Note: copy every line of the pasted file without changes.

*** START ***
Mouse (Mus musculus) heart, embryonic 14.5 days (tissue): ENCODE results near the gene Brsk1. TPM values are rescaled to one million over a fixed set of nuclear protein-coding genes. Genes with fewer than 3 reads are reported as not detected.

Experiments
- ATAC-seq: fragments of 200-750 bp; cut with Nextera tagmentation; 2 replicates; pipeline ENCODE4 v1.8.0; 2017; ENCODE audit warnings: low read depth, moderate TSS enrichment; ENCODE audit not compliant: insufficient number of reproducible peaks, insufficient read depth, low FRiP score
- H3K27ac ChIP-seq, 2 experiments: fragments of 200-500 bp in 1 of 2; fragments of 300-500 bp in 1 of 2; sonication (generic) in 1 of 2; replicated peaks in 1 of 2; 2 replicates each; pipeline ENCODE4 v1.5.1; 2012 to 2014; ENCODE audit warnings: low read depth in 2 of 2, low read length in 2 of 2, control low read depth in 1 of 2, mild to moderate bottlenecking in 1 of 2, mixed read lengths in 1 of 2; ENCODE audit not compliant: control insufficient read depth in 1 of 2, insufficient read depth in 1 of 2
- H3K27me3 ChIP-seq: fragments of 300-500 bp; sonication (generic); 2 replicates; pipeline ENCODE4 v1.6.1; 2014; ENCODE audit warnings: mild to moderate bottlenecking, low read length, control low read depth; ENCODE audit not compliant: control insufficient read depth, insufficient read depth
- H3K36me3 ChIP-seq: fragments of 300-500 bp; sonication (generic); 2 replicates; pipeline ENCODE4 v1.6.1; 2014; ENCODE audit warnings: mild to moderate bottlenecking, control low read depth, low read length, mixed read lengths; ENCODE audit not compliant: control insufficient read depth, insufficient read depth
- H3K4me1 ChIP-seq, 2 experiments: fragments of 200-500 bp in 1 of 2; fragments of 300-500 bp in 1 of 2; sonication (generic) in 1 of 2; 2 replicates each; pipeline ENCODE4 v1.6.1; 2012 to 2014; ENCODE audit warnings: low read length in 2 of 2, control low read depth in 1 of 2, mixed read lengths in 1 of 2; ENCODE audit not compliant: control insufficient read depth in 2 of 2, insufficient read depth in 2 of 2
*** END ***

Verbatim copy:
Mouse (Mus musculus) heart, embryonic 14.5 days (tissue): ENCODE results near the gene Brsk1. TPM values are rescaled to one million over a fixed set of nuclear protein-coding genes. Genes with fewer than 3 reads are reported as not detected.

Experiments
- ATAC-seq: fragments of 200-750 bp; cut with Nextera tagmentation; 2 replicates; pipeline ENCODE4 v1.8.0; 2017; ENCODE audit warnings: low read depth, moderate TSS enrichment; ENCODE audit not compliant: insufficient number of reproducible peaks, insufficient read depth, low FRiP score
- H3K27ac ChIP-seq, 2 experiments: fragments of 200-500 bp in 1 of 2; fragments of 300-500 bp in 1 of 2; sonication (generic) in 1 of 2; replicated peaks in 1 of 2; 2 replicates each; pipeline ENCODE4 v1.5.1; 2012 to 2014; ENCODE audit warnings: low read depth in 2 of 2, low read length in 2 of 2, control low read depth in 1 of 2, mild to moderate bottlenecking in 1 of 2, mixed read lengths in 1 of 2; ENCODE audit not compliant: control insufficient read depth in 1 of 2, insufficient read depth in 1 of 2
- H3K27me3 ChIP-seq: fragments of 300-500 bp; sonication (generic); 2 replicates; pipeline ENCODE4 v1.6.1; 2014; ENCODE audit warnings: mild to moderate bottlenecking, low read length, control low read depth; ENCODE audit not compliant: control insufficient read depth, insufficient read depth
- H3K36me3 ChIP-seq: fragments of 300-500 bp; sonication (generic); 2 replicates; pipeline ENCODE4 v1.6.1; 2014; ENCODE audit warnings: mild to moderate bottlenecking, control low read depth, low read length, mixed read lengths; ENCODE audit not compliant: control insufficient read depth, insufficient read depth
- H3K4me1 ChIP-seq, 2 experiments: fragments of 200-500 bp in 1 of 2; fragments of 300-500 bp in 1 of 2; sonication (generic) in 1 of 2; 2 replicates each; pipeline ENCODE4 v1.6.1; 2012 to 2014; ENCODE audit warnings: low read length in 2 of 2, control low read depth in 1 of 2, mixed read lengths in 1 of 2; ENCODE audit not compliant: control insufficient read depth in 2 of 2, insufficient read depth in 2 of 2